After I’d wrangled that through the machine, my back and shoulders and hands were tense and sore, and I wasn’t wild about the idea of doing much creative wrangling, so I finished the quilting in a stitch in the ditch grid, across the sashings of the flying geese blocks.

And then, dear reader, THEN I discovered I’d run out of that lovely Everton blue, and couldn’t do the binding.

Buggery bollocks.

So I traipsed all the way round Oxford (via Google) and I found Masons in Abingdon (which I had found before via said famous Penny) and I found a blue fabric of very nearly the same shade and type.  Very nearly, but NOT BLOODY QUITE.  So I bought an elegant sufficiency and took it home, to work out what in the name of all that was holy I was going to do next.

I hit upon a very elegant solution, if I say so myself.  A very elegant solution indeed.  I bound the quilt entirely on the reverse, as you can see here if you squint very carefully.  Here I am, demonstrating the reverse of the quilt in the grounds of my very lovely workplace, and coincidentally pointing to the reverse binding.  And the New York Beauty.  Both of which are worthy of your attention.

So I took an emergency afternoon off work, and I stitched the binding on, on the 1st July.  And here I am, still in the very elegant grounds of my very lovely workplace, showing you the front, with it’s eternity-pool style, unbound edges (and I shoe-horned the ‘eternity’ word in there because although you can’t see him, the quilt is being held aloft by an extremely accommodating Professor of Mathematics who is the tallest person in the world and who doesn’t believe in numbers.  Particularly big ones, and double particularly eternity).  If you look carefully, you can just see his red shoe poking out from the bottom of the quilt.

Then, on 2nd July, I bundled quilt, children and all into my car and I drove like a demon to my sister’s house, and I handed over the wedding quilt.  And Sissy duly shed a tear, and the children played football with their small cousins in the garden, and we went to Wagamama for dinner, and later in the evening, my sister sent me a picture of her wedding present, in its new home.  (I say she sent it to me.  Really, she posted it on her Facebook and I have stolen it from there…)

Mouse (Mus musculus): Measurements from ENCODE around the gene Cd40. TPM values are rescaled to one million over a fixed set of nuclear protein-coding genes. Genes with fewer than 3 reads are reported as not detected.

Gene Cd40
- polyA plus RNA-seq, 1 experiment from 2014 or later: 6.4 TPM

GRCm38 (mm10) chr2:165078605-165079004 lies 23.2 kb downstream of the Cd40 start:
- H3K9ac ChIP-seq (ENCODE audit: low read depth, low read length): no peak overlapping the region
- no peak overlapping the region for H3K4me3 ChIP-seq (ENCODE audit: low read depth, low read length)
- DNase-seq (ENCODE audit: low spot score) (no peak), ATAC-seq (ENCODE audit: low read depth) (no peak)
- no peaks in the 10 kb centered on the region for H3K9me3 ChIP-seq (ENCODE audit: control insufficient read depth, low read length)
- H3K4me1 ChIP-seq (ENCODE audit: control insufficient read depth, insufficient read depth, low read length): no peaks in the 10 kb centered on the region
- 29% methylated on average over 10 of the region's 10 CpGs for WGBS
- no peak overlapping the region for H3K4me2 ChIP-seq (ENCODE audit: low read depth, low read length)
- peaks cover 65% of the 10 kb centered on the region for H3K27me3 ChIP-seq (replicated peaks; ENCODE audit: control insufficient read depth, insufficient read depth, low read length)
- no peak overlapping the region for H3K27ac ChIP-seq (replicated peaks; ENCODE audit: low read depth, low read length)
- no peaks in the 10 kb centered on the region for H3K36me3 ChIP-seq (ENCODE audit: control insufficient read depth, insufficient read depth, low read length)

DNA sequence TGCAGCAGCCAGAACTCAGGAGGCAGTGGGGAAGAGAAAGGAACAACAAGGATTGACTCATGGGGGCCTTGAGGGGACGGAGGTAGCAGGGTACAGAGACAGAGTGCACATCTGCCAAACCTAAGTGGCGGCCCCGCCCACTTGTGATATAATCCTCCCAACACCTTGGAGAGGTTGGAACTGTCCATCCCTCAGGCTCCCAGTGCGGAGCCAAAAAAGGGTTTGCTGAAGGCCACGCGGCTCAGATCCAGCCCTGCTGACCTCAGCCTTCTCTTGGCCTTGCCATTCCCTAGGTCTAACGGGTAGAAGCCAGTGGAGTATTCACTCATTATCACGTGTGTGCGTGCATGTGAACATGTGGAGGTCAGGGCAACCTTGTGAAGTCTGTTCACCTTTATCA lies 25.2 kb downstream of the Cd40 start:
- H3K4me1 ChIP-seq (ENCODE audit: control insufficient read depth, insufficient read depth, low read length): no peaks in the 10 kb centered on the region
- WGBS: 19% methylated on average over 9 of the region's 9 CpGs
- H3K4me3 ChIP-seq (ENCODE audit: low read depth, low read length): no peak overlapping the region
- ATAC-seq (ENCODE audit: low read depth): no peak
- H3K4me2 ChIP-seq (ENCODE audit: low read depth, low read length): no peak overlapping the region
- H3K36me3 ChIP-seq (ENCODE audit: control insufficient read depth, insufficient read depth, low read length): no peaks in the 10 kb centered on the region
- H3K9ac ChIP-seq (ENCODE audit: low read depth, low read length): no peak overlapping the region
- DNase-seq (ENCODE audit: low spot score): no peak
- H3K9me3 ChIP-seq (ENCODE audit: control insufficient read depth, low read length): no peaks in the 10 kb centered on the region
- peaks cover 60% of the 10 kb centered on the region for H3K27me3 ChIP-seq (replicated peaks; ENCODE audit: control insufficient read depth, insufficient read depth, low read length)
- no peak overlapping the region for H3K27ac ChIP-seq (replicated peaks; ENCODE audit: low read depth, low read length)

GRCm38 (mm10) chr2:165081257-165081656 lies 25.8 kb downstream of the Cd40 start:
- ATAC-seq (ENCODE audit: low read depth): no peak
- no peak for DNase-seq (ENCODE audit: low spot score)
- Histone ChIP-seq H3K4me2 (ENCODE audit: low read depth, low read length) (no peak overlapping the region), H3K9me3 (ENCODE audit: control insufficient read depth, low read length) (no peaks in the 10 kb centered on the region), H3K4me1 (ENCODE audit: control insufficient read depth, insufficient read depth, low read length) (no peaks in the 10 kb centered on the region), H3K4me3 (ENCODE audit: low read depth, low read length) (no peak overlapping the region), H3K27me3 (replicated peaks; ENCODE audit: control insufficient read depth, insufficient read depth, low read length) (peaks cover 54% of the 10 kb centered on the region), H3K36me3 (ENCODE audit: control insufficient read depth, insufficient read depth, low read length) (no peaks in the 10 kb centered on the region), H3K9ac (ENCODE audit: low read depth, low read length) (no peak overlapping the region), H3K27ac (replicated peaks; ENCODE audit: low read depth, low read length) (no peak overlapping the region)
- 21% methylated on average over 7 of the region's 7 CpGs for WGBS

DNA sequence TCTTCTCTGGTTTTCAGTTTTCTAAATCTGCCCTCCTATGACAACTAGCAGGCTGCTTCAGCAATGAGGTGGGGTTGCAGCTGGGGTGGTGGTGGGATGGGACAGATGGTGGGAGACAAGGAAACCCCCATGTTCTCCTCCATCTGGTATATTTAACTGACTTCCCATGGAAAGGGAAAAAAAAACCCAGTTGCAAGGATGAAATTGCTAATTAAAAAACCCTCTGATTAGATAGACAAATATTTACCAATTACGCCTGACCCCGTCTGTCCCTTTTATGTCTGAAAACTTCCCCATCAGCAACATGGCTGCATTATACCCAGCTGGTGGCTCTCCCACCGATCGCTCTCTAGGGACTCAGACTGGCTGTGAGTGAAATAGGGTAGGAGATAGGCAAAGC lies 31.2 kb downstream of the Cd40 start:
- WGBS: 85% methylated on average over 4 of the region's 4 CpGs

And that, dear readers, is the gripping tale of how I delivered my sister’s wedding present in less than 10 years.  Comprehensively beating the deadline, as I’m sure you’ll agree. 

The moral of this story is: never let over-ambition and the unattainability of your goals prevent you from spinning a good yarn to explain away your own persistent crapness.  It’ll all come right in the end!

The brutality of basting…

So. Today I have basted the wedding quilt.  This, you remember, is the quilt I’m making my sister as a wedding present.  It’s taken a little while to do, but I’m confident of having it finished by her tenth anniversary.  Which is in June…

Basting is a brutal exercise on many levels.  For one thing, you need a space that’s big enough.  This is part of the wedding quilt’s problem.  It’s 8ft x 6ft, so it’s really quite big, and in the old house there wasn’t a bit of floor large enough to spread it flat.  Here, I could do it in the living room.  I had to take the rug up and move half of the furniture, though, so it had to be done in a day.

The back, all taped down

Once you’ve got the space, it’s quite physical work.  First, you spread the back of the quilt, right side to the floor and smooth it flat.  Then you tape it down at the edges so it stays put.  Then you lay the batting (quilt wadding) on top, so that the edges more or less match, and then you smooth that out.  On such a large surface, the smoothing is quite difficult to achieve, as you have to crawl over the piece in order to make sure there are no wrinkles or crinkles. Wrinkles will be exaggerated in the quilting process, so it’s worth taking some time to get this right.